Originally, spines weren’t really that much of a consideration because just having a bunch of hardback books meant that you were a cultured person, and so it didn’t really matter what it said on the spines or if you could read it. The lettering was generally always horizontal. But with the rise of paperbacks - and Penguin was a big thing for this - the lettering started going vertically rather than horizontally and the publishers started to pay a little more attention to the design of them.

The Penguin paperback got the set up very clearly: the colour denoted what genre it was, and you’ve got the number of where it would sit in the main series, the Penguin colophon and the title and the author. So that was kind of the blueprint, and it’s held up if only as how to do them right, because it just does exactly what you need it to.

Things changed, and you start to get more design emphasis on spines. In the 1960s and Seventies, Penguin were doing sci-fi titles with wraparound cover images. Whenever I see the sliver of the image I’ll always hoik it off the shelf to see the full picture. But something like the Penguin Poetry Paperbacks have always stood out for me because they have that beautiful patterning carried through to the spine carried through to the covers. That kind of thing is always nice.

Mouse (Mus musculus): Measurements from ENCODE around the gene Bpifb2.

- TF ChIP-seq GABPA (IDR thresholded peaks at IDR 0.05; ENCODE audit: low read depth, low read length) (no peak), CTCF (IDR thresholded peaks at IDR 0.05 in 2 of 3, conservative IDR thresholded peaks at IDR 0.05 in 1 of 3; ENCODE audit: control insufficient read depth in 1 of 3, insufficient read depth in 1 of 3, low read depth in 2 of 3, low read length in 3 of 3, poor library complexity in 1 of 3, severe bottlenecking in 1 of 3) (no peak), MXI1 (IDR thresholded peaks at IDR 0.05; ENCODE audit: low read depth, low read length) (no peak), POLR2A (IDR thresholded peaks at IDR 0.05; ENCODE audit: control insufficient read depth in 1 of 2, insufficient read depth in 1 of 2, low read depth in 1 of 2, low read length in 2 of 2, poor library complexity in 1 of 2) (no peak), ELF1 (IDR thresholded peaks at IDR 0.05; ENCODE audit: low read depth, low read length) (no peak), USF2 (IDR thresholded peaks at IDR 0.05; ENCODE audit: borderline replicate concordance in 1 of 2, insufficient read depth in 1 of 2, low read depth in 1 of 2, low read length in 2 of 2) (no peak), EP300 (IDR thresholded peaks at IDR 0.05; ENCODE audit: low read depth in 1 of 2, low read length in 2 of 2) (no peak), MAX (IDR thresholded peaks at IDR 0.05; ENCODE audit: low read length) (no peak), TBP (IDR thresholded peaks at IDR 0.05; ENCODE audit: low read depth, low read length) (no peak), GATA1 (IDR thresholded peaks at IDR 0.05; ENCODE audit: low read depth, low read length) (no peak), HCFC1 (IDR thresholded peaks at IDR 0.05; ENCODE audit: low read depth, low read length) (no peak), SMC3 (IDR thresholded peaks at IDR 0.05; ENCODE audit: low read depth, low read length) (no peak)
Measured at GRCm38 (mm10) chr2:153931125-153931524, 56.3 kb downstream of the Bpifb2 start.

'It has to convince you to pull the book off the shelf'

Anna Billson
Art Director, Penguin Random House Children’s

The main thing to think about with the spine is the three key bits of information: the author and the illustrator, the title, the imprint logo, very clearly. The spine needs to work on its own, so that thin strip - which can be very thin with some children’s books - has to work super hard because it has to catch your eye. That’s why with children’s books, we also look to include some illustrative element on the spine. Something that just catches your eye, to convince you to pull the book off the shelf, because it makes you think, ‘Ooh I wanna see more of that’. For a kid, you’ve got to have something sparky and exciting to make them pull it off. Otherwise if you’ve got rows and rows of the same kind of spines, why are they going to pick one book over the other?